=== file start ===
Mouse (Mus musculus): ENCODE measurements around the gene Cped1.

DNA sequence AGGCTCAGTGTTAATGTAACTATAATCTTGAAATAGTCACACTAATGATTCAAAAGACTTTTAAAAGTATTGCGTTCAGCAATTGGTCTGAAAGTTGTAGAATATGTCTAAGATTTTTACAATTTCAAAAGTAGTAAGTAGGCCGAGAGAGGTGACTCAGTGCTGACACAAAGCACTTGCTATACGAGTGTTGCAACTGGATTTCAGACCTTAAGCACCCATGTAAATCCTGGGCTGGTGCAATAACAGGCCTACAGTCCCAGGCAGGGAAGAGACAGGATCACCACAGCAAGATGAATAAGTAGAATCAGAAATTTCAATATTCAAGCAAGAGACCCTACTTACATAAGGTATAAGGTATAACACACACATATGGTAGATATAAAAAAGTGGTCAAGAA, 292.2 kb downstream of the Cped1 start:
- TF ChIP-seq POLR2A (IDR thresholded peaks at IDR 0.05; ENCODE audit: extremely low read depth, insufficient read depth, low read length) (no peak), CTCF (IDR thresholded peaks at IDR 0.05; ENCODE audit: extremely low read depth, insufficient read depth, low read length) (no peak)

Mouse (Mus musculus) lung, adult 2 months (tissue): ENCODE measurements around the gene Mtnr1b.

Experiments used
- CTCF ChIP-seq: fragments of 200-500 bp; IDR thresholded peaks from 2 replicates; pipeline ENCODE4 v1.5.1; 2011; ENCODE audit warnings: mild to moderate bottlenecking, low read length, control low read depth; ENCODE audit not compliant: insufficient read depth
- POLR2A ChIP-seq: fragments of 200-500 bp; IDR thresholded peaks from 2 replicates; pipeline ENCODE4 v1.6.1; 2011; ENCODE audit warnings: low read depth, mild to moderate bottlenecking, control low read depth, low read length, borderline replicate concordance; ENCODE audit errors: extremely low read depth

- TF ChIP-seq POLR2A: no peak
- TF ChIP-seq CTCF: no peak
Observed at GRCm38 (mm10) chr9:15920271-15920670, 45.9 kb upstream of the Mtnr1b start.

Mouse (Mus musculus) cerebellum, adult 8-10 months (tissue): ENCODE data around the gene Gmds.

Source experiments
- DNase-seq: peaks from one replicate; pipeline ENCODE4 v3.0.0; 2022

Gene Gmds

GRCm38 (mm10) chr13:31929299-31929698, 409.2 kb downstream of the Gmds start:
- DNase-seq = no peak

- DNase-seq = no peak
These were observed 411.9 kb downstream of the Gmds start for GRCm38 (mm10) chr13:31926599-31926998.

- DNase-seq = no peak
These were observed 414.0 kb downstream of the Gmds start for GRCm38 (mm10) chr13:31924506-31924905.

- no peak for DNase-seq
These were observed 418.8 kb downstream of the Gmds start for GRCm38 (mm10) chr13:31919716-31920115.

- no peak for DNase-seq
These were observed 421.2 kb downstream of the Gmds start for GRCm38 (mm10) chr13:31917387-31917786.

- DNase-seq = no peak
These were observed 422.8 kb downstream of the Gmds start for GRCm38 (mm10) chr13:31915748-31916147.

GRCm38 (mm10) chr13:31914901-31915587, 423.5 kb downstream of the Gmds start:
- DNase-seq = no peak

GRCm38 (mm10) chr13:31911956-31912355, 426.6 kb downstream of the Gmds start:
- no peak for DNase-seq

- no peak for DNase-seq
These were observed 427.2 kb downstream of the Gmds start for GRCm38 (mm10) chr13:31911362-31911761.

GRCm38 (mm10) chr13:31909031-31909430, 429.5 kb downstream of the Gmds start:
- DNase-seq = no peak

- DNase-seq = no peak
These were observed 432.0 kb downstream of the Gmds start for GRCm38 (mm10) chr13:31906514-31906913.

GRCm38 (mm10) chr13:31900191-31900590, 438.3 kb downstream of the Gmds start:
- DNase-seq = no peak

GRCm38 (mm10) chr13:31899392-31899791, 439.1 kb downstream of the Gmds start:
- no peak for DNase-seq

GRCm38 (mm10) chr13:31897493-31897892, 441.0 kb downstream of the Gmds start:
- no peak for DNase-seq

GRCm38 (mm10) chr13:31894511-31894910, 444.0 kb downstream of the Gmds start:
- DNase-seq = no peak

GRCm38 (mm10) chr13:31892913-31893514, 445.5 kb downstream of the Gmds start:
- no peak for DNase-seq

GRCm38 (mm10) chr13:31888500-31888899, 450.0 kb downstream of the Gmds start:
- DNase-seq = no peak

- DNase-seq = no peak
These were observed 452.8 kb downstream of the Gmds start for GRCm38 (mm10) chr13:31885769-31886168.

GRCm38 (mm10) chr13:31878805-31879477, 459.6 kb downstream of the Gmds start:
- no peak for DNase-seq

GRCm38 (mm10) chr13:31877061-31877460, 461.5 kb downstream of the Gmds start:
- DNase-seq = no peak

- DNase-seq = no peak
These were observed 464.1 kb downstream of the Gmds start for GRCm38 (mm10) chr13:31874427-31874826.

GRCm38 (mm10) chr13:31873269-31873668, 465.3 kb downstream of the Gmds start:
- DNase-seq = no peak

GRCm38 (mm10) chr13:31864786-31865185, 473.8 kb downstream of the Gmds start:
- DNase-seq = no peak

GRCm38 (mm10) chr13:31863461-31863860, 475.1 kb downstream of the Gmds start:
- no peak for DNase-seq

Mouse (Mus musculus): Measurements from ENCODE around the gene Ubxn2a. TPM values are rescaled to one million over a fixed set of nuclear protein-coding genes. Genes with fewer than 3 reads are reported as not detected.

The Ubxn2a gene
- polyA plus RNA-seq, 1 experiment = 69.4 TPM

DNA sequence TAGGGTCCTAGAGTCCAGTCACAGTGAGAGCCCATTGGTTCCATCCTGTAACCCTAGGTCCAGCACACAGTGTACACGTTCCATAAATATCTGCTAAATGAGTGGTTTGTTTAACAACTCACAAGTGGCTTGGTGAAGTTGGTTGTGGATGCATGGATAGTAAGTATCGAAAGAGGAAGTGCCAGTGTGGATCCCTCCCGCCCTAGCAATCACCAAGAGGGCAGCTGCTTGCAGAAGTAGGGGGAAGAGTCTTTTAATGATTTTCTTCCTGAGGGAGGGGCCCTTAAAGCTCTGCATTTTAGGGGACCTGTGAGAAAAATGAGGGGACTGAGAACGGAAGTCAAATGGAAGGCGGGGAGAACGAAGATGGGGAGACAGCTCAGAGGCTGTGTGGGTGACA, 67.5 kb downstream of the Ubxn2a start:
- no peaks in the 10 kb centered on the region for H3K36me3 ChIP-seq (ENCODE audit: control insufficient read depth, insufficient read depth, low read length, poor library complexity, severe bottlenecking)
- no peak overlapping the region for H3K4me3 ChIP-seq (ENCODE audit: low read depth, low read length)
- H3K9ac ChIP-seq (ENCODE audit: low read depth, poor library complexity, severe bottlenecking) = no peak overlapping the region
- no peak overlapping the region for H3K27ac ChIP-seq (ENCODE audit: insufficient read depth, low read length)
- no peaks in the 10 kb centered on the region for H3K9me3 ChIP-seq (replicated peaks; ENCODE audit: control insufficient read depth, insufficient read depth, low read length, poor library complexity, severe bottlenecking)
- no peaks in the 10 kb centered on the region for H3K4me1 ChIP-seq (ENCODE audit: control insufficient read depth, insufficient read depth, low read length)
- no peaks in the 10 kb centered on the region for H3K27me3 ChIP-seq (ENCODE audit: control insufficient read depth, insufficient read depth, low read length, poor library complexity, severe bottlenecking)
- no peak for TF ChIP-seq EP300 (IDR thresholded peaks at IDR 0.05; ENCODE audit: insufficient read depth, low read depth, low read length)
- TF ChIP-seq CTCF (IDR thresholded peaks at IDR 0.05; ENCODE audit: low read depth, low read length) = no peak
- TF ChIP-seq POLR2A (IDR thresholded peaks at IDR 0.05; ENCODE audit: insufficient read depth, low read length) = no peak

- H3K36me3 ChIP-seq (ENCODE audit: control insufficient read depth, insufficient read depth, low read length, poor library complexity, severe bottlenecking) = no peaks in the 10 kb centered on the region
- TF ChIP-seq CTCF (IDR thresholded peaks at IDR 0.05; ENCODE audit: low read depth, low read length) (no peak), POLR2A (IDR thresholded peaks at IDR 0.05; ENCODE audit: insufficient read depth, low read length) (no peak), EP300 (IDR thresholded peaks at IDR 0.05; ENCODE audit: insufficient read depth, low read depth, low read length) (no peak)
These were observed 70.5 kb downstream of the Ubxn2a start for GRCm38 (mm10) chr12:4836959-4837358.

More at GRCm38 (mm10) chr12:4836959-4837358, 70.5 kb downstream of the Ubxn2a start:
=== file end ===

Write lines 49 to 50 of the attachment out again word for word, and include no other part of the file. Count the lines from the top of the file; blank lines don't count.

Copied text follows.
- DNase-seq = no peak
These were observed 452.8 kb downstream of the Gmds start for GRCm38 (mm10) chr13:31885769-31886168.